Other functions use a varying amount of data. For example, an email you download might have a large attachment file, or a webpage may have a lot of photo and video content, which would take more of your data allowance to download. To help you understand mobile data usage better, here’s a rough guide to how much data is used by different mobile internet functions. The numbers in brackets are how many times you would be able to complete each activity with a 500GB data allowance.

• Download a webpage: 100kB (5000 pages)
• Check your email: approx. 100kB per email (50,000 basic, 1,000 with attachments)
• Instant message: 100kB per Instant Messenger session (500 hours)
• Download a document: 100kB per page (5000 pages)
• Download a song: 5MB per music track (100 songs)
• Download a photo: 2MB per photo (250 photos)
• Watch a video: 1MB per minute of video watching. (1 hour of watching)


Can I get an internet data allowance with a pay as you go phone?
Many network providers now offer pay as you go mobile phones which can be topped up with internet allowance as well as minutes and texts. You can also get SIM-only contracts, often much cheaper than one with a phone included, which you can use with any compatible handset.

How much does it cost if you go over your mobile data allowance?
How much it is likely to cost you for going over your allotted mobile phone internet limit is variable, depending on which tariff you have chosen, and which network you are with.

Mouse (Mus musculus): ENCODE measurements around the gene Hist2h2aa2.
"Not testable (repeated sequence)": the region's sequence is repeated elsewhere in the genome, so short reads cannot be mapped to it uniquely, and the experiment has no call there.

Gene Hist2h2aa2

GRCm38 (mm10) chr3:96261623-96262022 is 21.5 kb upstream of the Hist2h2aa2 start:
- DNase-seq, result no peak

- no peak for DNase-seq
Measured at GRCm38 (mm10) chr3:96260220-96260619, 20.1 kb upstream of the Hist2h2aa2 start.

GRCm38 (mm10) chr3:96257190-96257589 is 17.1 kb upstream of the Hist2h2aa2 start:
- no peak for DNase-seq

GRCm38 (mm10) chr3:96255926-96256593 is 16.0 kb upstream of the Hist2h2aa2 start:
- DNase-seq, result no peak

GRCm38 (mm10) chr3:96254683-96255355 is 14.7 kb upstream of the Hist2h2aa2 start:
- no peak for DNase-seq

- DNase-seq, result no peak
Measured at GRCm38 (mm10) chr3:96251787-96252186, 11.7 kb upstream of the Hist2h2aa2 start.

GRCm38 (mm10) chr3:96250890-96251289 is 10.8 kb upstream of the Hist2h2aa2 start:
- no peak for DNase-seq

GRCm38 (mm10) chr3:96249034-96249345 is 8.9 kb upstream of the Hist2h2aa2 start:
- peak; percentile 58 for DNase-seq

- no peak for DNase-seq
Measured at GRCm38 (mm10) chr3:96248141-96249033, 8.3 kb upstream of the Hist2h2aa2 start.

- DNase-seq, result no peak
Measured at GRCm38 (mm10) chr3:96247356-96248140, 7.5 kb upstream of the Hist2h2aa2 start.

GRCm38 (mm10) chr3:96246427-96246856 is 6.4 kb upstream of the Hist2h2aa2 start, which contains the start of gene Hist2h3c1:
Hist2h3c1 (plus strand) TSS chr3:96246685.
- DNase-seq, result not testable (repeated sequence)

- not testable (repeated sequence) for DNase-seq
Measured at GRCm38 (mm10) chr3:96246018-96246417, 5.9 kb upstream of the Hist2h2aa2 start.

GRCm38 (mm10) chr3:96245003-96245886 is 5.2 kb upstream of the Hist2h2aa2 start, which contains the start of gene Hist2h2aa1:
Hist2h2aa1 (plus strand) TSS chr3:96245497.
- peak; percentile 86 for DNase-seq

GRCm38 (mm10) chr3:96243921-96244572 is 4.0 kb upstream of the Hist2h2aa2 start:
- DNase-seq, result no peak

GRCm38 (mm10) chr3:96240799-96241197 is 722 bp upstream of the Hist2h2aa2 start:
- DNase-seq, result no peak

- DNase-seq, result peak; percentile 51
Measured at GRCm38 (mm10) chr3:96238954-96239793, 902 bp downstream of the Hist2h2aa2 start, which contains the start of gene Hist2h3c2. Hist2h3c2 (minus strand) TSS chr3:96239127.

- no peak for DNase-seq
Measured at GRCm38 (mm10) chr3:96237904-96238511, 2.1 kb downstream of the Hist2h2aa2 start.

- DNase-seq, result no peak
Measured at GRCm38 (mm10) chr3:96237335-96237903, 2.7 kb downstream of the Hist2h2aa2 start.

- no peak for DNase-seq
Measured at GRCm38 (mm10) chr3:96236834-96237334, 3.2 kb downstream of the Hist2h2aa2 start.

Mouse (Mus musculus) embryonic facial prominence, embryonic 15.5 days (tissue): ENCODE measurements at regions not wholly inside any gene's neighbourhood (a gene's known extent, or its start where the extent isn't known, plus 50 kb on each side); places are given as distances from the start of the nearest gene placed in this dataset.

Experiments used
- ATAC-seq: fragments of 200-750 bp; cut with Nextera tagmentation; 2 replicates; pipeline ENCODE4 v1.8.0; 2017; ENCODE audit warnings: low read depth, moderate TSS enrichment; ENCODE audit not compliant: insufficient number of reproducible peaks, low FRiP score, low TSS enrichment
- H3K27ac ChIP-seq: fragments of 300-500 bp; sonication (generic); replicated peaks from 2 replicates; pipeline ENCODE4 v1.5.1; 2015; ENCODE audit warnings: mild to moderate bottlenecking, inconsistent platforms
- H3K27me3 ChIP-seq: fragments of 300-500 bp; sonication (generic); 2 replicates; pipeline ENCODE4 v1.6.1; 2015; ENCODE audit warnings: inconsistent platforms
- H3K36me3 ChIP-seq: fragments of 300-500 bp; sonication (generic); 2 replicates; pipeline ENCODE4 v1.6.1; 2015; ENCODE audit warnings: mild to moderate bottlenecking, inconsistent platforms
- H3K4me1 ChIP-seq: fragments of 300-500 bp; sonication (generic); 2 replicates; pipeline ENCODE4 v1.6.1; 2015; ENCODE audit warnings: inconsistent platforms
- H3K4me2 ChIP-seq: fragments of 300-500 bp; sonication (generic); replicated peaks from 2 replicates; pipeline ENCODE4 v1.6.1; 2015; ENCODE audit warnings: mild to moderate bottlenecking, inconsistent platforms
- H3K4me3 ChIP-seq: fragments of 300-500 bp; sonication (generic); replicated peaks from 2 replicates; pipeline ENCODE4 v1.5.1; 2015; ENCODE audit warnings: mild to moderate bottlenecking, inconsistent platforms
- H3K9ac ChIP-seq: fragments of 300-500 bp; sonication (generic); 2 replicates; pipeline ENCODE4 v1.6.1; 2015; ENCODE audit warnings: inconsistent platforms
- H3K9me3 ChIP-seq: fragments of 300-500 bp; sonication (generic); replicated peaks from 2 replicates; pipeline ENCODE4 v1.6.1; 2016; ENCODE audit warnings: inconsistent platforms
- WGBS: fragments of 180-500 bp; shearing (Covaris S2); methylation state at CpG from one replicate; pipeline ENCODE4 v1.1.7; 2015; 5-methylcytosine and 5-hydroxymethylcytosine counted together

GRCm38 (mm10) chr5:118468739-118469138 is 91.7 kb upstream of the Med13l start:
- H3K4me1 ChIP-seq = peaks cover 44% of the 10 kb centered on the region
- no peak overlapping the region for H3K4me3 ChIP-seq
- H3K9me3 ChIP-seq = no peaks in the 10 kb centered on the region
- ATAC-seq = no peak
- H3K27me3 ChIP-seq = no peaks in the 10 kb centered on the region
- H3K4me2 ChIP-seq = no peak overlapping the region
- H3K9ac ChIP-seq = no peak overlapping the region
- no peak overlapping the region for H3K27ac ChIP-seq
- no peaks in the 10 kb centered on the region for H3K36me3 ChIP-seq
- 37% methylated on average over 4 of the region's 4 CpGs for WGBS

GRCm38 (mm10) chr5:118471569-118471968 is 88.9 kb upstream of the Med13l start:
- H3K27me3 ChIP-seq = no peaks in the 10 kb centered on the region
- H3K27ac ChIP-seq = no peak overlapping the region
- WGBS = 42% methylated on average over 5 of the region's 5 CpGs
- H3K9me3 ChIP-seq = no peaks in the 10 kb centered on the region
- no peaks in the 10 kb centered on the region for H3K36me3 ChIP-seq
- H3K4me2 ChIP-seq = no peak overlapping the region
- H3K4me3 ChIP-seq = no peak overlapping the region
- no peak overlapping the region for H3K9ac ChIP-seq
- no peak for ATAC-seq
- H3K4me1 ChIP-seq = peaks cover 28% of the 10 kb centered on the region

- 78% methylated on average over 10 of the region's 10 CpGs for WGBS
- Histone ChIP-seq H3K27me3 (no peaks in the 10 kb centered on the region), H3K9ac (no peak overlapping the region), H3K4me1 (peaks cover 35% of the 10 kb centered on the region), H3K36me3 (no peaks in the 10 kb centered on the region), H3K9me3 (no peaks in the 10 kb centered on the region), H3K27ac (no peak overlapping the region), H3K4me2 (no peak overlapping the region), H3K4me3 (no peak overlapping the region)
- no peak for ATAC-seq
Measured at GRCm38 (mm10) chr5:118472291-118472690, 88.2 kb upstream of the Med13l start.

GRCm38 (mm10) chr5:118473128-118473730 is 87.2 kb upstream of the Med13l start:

In most cases, it is very expensive to exceed your mobile data limit, so it is important to check these charges before signing up to a new contract as some networks can charge £2-£3 per MB of additional data. If you find that you frequently exceed your data allowance, it is probably best to upgrade your tariff or add extra data allowance for a set fee by speaking to your network.


What is a fair use policy?
Some mobiles will simply limit your internet usage rather than charge extra – called a ‘fair use’ policy.

This means that you will not incur an extra charge when you use up your monthly allowance, but you may be penalised if you go over what the network decides is ‘fair’. This varies according to your network provider and may even apply to tariffs with ‘unlimited’ allowance – always check the terms and conditions.

Depending on your network provider, this may only mean that your internet speed will be considerably reduced, so you will not be able to stream long videos or download large applications.


Does 4G use more of my mobile data allowance?
No, 4G takes the same amount of data to, for example, load a webpage or download an email. However, with the super-fast speeds available with 4G networks, you may find that you use a lot more mobile data. It is important to consider this when choosing a 4G tariff, as you may find that you need a higher data allowance than a previous 3G contract if you intend to use the 4G connection for high data consumption activities such as streaming high-quality video content.